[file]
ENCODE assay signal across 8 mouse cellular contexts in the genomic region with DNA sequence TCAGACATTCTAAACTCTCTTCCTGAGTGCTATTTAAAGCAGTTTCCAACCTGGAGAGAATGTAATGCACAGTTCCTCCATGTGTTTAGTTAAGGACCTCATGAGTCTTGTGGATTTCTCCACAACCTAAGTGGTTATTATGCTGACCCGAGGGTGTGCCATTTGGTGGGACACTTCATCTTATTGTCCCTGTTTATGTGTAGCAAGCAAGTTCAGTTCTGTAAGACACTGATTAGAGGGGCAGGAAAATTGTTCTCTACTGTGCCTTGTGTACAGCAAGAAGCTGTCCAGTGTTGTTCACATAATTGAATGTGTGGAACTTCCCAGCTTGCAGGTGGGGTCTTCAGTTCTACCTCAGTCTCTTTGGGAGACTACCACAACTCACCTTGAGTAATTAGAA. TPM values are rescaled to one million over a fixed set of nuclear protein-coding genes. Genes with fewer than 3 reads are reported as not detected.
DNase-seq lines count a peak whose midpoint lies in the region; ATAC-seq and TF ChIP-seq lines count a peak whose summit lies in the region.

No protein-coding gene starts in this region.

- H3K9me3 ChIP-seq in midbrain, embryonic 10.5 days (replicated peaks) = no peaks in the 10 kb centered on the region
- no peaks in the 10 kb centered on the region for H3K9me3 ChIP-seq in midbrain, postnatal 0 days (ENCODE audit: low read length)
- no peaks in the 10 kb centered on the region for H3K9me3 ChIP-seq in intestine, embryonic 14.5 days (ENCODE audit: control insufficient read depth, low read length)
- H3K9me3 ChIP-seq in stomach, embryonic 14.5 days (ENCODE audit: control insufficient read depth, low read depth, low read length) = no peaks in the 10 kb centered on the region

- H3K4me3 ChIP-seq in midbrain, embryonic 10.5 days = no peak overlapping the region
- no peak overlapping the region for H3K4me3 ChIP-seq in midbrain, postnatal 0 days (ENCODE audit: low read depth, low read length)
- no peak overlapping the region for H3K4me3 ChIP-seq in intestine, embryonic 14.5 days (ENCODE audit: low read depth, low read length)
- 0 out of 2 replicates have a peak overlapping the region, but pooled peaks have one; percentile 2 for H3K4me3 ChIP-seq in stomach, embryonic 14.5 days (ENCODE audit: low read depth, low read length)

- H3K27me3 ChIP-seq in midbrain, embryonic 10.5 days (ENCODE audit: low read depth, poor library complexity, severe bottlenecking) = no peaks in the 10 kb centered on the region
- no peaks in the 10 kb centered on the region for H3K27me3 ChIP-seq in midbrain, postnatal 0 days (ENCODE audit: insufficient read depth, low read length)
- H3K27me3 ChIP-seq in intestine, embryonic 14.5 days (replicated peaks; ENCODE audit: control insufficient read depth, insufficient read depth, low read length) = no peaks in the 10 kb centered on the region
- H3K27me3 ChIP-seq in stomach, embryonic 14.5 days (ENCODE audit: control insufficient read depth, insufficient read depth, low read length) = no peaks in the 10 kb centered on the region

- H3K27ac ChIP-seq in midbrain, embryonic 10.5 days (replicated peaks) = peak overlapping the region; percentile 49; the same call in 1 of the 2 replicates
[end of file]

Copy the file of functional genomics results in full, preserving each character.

ENCODE assay signal across 8 mouse cellular contexts in the genomic region with DNA sequence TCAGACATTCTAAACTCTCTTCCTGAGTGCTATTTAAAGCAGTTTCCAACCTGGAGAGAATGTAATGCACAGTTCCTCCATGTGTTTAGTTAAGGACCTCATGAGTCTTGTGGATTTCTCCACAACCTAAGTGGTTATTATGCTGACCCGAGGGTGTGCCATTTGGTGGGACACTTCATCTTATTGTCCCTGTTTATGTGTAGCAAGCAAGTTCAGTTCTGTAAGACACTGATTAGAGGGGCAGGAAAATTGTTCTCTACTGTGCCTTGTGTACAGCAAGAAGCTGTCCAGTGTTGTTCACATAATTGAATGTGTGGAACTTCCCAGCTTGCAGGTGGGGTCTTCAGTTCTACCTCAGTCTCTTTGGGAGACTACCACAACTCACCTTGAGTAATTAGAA. TPM values are rescaled to one million over a fixed set of nuclear protein-coding genes. Genes with fewer than 3 reads are reported as not detected.
DNase-seq lines count a peak whose midpoint lies in the region; ATAC-seq and TF ChIP-seq lines count a peak whose summit lies in the region.

No protein-coding gene starts in this region.

- H3K9me3 ChIP-seq in midbrain, embryonic 10.5 days (replicated peaks) = no peaks in the 10 kb centered on the region
- no peaks in the 10 kb centered on the region for H3K9me3 ChIP-seq in midbrain, postnatal 0 days (ENCODE audit: low read length)
- no peaks in the 10 kb centered on the region for H3K9me3 ChIP-seq in intestine, embryonic 14.5 days (ENCODE audit: control insufficient read depth, low read length)
- H3K9me3 ChIP-seq in stomach, embryonic 14.5 days (ENCODE audit: control insufficient read depth, low read depth, low read length) = no peaks in the 10 kb centered on the region

- H3K4me3 ChIP-seq in midbrain, embryonic 10.5 days = no peak overlapping the region
- no peak overlapping the region for H3K4me3 ChIP-seq in midbrain, postnatal 0 days (ENCODE audit: low read depth, low read length)
- no peak overlapping the region for H3K4me3 ChIP-seq in intestine, embryonic 14.5 days (ENCODE audit: low read depth, low read length)
- 0 out of 2 replicates have a peak overlapping the region, but pooled peaks have one; percentile 2 for H3K4me3 ChIP-seq in stomach, embryonic 14.5 days (ENCODE audit: low read depth, low read length)

- H3K27me3 ChIP-seq in midbrain, embryonic 10.5 days (ENCODE audit: low read depth, poor library complexity, severe bottlenecking) = no peaks in the 10 kb centered on the region
- no peaks in the 10 kb centered on the region for H3K27me3 ChIP-seq in midbrain, postnatal 0 days (ENCODE audit: insufficient read depth, low read length)
- H3K27me3 ChIP-seq in intestine, embryonic 14.5 days (replicated peaks; ENCODE audit: control insufficient read depth, insufficient read depth, low read length) = no peaks in the 10 kb centered on the region
- H3K27me3 ChIP-seq in stomach, embryonic 14.5 days (ENCODE audit: control insufficient read depth, insufficient read depth, low read length) = no peaks in the 10 kb centered on the region

- H3K27ac ChIP-seq in midbrain, embryonic 10.5 days (replicated peaks) = peak overlapping the region; percentile 49; the same call in 1 of the 2 replicates